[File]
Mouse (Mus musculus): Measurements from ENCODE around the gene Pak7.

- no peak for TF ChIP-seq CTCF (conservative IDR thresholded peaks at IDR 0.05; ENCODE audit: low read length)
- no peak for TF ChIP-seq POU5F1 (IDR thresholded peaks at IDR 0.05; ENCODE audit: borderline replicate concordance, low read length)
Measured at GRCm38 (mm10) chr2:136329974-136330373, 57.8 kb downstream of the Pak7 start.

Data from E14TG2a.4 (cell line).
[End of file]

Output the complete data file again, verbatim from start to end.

Mouse (Mus musculus): Measurements from ENCODE around the gene Pak7.

- no peak for TF ChIP-seq CTCF (conservative IDR thresholded peaks at IDR 0.05; ENCODE audit: low read length)
- no peak for TF ChIP-seq POU5F1 (IDR thresholded peaks at IDR 0.05; ENCODE audit: borderline replicate concordance, low read length)
Measured at GRCm38 (mm10) chr2:136329974-136330373, 57.8 kb downstream of the Pak7 start.

Data from E14TG2a.4 (cell line).